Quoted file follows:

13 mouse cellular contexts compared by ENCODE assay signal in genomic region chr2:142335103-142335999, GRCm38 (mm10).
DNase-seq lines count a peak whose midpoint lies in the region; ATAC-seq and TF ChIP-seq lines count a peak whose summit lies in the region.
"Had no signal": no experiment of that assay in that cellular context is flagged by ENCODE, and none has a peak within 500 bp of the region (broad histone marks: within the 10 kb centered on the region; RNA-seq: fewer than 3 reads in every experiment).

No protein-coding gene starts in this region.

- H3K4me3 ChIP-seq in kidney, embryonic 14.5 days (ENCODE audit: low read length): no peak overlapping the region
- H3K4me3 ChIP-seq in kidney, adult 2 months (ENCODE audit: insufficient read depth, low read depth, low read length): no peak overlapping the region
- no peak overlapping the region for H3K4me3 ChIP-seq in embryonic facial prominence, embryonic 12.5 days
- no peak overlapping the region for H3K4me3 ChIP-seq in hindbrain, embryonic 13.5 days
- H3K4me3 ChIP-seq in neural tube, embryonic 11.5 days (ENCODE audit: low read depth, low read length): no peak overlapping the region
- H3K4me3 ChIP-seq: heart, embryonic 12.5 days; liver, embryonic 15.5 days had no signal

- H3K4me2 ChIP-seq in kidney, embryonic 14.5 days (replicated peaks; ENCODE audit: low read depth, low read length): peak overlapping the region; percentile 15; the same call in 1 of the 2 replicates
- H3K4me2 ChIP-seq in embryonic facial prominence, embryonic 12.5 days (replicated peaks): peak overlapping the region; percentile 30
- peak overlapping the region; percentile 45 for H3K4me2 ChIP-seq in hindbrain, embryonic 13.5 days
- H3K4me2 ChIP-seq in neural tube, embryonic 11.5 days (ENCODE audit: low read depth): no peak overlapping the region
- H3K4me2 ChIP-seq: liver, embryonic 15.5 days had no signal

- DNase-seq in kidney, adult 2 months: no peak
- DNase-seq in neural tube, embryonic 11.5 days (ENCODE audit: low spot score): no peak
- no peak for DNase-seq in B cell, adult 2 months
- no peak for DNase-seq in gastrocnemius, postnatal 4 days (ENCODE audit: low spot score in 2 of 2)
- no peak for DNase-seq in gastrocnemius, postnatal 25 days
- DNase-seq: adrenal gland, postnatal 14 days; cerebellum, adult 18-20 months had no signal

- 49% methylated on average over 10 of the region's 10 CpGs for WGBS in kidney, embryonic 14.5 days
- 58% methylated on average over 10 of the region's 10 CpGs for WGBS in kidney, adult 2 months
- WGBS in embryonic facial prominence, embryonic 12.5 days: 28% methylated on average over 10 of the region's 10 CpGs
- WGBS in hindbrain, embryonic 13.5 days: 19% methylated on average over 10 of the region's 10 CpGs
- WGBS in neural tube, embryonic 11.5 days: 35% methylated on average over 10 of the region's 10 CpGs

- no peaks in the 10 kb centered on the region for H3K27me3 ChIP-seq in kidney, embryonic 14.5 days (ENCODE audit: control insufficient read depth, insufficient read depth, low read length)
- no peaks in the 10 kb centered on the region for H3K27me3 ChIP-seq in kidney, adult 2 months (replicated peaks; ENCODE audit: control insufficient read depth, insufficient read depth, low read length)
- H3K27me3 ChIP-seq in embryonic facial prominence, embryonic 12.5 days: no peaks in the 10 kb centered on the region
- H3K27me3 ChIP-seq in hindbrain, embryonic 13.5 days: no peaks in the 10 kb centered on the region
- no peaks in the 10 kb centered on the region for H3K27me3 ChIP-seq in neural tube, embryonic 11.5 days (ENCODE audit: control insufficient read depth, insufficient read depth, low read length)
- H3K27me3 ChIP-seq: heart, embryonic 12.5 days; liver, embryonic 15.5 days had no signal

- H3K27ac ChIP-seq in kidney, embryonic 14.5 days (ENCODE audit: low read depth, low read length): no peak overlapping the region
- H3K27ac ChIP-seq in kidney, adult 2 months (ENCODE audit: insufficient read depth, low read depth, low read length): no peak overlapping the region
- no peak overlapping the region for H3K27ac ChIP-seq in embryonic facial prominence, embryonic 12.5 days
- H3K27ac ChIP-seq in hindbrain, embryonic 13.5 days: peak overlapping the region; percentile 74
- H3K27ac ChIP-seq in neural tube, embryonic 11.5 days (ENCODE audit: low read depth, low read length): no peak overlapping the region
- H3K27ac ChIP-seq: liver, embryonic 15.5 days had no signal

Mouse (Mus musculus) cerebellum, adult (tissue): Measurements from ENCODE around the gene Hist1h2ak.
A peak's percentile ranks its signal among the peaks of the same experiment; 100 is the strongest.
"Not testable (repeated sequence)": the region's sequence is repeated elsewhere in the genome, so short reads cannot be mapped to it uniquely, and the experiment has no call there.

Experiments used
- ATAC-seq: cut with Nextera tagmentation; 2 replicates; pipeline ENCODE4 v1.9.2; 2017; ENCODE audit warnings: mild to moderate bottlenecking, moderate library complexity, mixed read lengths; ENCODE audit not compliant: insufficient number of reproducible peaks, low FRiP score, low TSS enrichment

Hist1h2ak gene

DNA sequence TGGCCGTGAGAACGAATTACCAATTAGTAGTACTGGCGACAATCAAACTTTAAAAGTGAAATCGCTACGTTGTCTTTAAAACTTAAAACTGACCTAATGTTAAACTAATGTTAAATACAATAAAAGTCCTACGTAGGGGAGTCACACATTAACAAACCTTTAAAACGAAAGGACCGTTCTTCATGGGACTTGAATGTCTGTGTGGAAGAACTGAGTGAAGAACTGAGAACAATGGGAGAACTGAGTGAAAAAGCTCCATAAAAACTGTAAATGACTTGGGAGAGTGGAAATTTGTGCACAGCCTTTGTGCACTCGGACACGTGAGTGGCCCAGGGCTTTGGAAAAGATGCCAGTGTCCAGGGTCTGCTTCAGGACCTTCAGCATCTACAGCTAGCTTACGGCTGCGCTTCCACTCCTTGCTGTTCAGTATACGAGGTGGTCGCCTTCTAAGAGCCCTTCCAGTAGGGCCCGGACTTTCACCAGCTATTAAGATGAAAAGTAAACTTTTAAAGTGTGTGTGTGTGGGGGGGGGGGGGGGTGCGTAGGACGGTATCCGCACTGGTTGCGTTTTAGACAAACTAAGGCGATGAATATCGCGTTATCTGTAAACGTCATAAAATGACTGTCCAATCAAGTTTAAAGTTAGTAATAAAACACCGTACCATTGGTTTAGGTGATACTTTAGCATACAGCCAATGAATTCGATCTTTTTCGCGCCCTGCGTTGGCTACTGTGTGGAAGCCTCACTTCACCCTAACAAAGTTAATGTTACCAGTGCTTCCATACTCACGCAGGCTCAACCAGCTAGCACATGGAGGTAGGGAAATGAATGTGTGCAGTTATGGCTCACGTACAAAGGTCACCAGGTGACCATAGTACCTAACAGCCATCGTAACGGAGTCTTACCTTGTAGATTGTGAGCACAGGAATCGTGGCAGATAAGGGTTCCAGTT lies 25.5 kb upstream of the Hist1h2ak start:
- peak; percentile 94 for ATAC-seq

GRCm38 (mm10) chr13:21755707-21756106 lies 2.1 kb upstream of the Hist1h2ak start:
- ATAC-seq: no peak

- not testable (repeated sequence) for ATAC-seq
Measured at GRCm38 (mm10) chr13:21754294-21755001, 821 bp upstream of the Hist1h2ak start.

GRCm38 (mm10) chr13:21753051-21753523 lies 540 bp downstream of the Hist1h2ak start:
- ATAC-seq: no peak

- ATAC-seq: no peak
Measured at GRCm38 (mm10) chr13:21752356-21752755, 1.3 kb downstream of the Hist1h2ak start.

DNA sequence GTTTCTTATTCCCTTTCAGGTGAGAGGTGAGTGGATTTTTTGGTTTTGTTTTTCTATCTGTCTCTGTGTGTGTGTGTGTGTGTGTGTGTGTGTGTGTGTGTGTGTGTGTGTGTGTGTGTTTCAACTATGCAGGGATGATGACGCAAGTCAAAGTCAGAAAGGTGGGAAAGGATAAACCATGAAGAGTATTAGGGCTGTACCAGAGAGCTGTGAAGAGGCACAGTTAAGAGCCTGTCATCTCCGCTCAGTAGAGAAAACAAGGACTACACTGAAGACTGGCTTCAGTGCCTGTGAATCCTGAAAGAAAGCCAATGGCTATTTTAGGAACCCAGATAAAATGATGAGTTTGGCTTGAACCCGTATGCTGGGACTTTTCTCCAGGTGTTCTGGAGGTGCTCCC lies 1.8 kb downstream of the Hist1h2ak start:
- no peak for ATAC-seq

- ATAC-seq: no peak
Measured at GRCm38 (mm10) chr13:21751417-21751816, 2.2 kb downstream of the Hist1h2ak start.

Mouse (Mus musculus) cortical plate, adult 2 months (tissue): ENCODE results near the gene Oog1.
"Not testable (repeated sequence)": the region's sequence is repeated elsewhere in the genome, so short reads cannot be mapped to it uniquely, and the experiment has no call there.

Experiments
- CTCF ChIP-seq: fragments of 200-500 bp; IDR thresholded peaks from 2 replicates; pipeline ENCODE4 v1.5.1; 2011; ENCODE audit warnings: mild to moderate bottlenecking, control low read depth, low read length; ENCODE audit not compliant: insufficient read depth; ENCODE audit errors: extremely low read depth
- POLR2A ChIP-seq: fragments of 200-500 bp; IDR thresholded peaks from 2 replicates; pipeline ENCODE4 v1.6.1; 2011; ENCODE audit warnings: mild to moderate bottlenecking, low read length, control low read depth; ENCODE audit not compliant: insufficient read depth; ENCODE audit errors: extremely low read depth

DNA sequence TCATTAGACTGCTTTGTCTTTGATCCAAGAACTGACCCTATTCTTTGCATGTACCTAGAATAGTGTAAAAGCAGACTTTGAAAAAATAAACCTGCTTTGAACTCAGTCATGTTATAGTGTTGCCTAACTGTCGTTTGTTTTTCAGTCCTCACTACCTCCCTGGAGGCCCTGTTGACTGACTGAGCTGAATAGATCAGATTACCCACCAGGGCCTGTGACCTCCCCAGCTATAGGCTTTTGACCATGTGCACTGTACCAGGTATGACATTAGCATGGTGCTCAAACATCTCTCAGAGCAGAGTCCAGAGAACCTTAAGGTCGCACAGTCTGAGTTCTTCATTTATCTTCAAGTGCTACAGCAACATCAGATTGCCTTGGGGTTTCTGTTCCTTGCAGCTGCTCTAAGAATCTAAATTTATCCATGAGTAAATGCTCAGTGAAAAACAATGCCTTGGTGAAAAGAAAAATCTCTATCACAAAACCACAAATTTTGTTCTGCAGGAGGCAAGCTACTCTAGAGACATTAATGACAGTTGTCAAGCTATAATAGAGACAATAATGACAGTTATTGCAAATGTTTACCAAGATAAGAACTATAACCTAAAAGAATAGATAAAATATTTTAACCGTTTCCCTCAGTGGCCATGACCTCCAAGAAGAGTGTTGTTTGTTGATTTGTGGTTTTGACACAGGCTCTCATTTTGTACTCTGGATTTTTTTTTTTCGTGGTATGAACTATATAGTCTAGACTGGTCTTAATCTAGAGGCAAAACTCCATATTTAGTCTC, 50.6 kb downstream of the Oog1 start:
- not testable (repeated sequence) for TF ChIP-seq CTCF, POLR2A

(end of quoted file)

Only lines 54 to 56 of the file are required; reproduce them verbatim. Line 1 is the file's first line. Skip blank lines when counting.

Measured at GRCm38 (mm10) chr13:21752356-21752755, 1.3 kb downstream of the Hist1h2ak start.

DNA sequence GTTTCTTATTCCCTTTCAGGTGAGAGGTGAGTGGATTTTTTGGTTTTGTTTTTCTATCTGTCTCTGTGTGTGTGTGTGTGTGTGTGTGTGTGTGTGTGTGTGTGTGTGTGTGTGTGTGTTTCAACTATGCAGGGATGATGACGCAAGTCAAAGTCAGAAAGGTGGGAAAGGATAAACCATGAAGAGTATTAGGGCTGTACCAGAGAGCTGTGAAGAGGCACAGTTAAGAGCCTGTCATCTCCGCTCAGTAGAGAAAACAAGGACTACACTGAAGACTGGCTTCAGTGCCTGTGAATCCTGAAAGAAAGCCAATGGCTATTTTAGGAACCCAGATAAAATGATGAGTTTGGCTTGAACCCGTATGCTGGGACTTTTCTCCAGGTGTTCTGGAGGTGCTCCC lies 1.8 kb downstream of the Hist1h2ak start:
- no peak for ATAC-seq